BETI indicates SA economy still in decline
Danger that a third quarter dip could spell technical recession
The most recent BankservAfrica Economic Transaction Index (BETI) indicates that economic activity over the short term is in retreat, despite still being positive when compared to a year ago.
This latest quarter was the weakest quarter-on-quarter change since November 2013 and shows how deep the decline in the South African economy is, according to economic transactions as measured by BankservAfrica.
There was a 3% year-on-year decline in the number of transactions reflected by the BETI, making this the second consecutive month of decline in the number of transactions.
“The BETI indicates that monthly changes are declining at the fastest rate. Three consecutive monthly declines are unusual when an economy is not in decline – this has happened only once in the last four years,” Mike Schüssler, Chief Economist at Economists dotcoza.
“Should there be a third quarter measuring a decline, this would put the South African economy into a technical recession. It is highly likely that most people have begun experiencing the effects of the current continuous decline in the economy already.
” The South Africa economy is being hit hard by lower commodity prices, low consumer confidence as measured by FNB, and business confidence as measured by RMB. The Standard Bank PMI is also negative, as is the SARB lead indicator.
“The BETI is a good co-incident indicator which confirms the overall decline in the domestic economy. When five of the last nine months have indicated monthly declines with four quarter-on-quarter declines as well, the BETI is certainly not indicating a strong economy. This is in spite of the fact that, due to strike action in 2014, we are comparing current figures to a low base, making the annual changes seem artificially high,” says Dr Caroline Belrose, Head of Fraud and Data Analytics at BankservAfrica.
The evidence suggests that there is unlikely to be a quick turnaround of the situation.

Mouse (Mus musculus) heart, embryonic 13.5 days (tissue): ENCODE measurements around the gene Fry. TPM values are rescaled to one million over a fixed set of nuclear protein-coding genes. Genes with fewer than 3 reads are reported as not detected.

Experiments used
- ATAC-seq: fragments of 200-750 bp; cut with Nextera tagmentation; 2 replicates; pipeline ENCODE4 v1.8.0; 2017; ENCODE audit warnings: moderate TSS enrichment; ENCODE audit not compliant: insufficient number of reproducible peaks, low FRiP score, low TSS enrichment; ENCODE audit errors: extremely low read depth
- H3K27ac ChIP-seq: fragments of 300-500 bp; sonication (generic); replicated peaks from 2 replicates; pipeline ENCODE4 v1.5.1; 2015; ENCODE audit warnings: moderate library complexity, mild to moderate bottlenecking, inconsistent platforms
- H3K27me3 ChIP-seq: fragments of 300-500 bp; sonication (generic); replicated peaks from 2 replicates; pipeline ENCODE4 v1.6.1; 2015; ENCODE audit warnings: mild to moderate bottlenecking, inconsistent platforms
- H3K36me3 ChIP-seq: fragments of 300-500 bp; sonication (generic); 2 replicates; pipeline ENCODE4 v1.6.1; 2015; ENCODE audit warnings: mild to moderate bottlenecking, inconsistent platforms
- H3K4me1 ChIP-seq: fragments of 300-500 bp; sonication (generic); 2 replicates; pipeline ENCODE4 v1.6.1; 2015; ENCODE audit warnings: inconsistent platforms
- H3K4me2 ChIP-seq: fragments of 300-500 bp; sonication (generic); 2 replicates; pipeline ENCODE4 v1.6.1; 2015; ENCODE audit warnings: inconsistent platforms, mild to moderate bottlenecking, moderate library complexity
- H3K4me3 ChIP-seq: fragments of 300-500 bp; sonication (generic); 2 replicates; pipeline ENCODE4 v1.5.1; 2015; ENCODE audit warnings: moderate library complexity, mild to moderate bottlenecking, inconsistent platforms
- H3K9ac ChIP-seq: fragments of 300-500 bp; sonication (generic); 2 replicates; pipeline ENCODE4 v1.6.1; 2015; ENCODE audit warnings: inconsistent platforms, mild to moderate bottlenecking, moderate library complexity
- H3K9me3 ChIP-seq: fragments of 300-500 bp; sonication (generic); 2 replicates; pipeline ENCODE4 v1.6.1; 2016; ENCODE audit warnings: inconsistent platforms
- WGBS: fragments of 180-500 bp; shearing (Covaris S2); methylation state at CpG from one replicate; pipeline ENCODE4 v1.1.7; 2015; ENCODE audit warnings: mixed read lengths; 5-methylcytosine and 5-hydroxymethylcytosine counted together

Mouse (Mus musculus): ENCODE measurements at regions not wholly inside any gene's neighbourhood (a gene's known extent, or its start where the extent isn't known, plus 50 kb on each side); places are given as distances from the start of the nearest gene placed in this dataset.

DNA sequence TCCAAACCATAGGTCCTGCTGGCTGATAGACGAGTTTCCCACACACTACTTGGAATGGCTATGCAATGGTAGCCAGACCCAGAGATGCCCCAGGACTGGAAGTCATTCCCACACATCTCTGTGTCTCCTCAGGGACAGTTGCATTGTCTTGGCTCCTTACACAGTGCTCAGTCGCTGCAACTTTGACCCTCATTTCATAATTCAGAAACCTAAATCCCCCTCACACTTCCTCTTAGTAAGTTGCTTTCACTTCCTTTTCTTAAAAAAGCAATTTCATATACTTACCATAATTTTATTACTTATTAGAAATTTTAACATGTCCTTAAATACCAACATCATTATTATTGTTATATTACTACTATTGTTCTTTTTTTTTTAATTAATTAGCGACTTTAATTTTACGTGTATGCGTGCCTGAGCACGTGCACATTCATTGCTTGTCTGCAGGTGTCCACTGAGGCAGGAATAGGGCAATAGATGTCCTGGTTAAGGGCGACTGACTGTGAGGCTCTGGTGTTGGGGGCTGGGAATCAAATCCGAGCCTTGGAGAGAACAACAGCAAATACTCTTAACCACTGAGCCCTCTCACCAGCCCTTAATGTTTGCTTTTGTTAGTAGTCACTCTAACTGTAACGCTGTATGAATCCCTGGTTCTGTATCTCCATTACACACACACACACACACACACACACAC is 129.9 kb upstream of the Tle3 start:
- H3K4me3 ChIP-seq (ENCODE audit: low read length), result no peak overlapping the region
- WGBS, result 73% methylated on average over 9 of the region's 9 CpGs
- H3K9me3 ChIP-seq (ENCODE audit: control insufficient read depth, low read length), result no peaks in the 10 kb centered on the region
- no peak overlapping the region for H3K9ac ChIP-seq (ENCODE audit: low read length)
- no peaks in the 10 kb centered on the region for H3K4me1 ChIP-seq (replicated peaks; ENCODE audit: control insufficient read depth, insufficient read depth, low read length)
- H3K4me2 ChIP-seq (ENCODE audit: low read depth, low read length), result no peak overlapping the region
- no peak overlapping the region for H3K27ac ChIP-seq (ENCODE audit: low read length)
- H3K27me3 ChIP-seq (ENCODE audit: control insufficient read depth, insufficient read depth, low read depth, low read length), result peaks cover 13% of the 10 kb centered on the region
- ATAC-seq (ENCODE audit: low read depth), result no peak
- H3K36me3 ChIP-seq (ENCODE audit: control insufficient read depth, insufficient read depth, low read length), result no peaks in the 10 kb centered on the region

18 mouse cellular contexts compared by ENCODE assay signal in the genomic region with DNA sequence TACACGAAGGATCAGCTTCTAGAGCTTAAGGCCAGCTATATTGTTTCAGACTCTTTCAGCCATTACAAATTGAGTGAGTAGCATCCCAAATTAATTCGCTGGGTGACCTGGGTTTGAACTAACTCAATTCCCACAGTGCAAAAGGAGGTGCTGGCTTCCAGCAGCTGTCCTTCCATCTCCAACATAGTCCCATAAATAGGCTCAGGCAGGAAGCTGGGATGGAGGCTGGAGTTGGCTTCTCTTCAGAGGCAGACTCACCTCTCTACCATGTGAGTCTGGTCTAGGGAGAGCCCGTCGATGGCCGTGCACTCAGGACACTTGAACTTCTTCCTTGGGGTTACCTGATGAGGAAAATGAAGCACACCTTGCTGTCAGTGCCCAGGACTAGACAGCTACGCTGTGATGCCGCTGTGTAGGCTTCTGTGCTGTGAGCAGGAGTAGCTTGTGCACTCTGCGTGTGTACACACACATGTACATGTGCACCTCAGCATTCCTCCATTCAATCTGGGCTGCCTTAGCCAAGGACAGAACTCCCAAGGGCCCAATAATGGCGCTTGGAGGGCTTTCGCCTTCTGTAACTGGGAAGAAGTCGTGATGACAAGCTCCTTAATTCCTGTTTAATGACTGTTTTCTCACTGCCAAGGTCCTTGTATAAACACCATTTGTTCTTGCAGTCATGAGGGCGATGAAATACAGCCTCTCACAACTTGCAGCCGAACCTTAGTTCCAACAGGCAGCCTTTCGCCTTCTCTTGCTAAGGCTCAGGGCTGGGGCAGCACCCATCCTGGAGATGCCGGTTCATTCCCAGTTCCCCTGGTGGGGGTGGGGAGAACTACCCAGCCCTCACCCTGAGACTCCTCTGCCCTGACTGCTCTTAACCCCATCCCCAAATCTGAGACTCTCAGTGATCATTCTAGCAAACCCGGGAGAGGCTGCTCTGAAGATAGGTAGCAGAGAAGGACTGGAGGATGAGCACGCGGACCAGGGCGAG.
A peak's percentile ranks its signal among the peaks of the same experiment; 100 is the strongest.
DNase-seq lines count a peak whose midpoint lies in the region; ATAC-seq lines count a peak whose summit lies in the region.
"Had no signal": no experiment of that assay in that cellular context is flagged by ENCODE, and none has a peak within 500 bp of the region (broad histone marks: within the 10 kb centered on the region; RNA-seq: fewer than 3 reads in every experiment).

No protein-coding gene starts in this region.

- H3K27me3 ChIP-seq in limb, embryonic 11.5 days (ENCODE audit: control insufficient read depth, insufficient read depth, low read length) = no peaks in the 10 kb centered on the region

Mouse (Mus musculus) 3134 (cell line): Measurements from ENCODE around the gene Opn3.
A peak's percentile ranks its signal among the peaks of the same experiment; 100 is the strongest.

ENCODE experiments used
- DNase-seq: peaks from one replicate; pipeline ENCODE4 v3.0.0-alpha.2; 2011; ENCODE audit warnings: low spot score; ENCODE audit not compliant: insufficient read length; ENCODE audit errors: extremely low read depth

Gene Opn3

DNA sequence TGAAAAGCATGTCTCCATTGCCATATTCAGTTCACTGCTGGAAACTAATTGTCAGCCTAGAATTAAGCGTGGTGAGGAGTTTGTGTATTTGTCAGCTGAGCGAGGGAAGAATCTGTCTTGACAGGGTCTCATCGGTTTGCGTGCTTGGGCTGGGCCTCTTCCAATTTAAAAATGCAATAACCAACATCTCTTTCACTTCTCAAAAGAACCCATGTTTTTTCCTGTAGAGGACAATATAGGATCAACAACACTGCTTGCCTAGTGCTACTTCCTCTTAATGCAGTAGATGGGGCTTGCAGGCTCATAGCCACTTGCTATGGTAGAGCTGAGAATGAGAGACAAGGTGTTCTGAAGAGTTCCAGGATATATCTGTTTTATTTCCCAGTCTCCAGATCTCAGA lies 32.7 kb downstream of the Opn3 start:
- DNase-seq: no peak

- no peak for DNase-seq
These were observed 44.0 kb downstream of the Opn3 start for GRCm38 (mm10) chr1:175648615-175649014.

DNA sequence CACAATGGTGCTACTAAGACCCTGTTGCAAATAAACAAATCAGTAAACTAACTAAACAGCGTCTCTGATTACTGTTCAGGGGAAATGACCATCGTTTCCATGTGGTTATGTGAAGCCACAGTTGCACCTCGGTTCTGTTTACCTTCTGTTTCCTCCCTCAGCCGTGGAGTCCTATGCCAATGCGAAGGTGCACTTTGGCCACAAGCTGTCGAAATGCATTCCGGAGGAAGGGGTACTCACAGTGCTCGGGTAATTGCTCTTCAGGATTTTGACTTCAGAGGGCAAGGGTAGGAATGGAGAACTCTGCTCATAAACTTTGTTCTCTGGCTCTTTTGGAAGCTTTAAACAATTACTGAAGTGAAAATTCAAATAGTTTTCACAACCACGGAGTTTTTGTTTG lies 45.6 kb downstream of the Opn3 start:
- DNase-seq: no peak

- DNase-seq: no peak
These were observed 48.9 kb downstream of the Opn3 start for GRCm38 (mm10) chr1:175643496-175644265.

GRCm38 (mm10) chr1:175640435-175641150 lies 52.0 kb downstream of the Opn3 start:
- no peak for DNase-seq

Forecasts from official sources such as the IMF and the South African Reserve Bank indicate much slower growth for 2015 and 2016. These predictions are backed up by the BETI, which predicts that the growth forecast may decline further.
Wendy Fourie for more information: firstname.lastname@example.org or (011) 497 4119.
Notes to the Editor:
The BETI stands for the BankservAfrica Economic Transaction Index. BankservAfrica is a payment enabling organisation operating between the various South African banks with a very secure messaging environment in place. Economists dotcoza is an economic consultancy that helped develop the BETI.
The BETI is a very fast and broad overview of current economic trends over a broad range of sectors, making use of economic transactions as captured by BankservAfrica. Like the Swift Index, the BETI is considered a “now-cast” number as a result of its speedy ability to convey the overall economic conditions to the market. Where most economic indicators can take anything between 38 and 76 days to become public knowledge, now-cast indicators take less than a month after the facts were revealed to come to the market.
The BETI is also the broadest of the “now-cast” indicators to come to the market, as it covers economic transactions across the whole economy. Very big distortive economic transactions do not form part of the BETI. This is also on its own a trend-strengthening indicative factor. BankservAfrica is a payment enabling organisation which sits between the various South African banks. The organisation has a very secure messaging environment in place. Economists dotcoza is an economic consultancy that helped develop the BETI.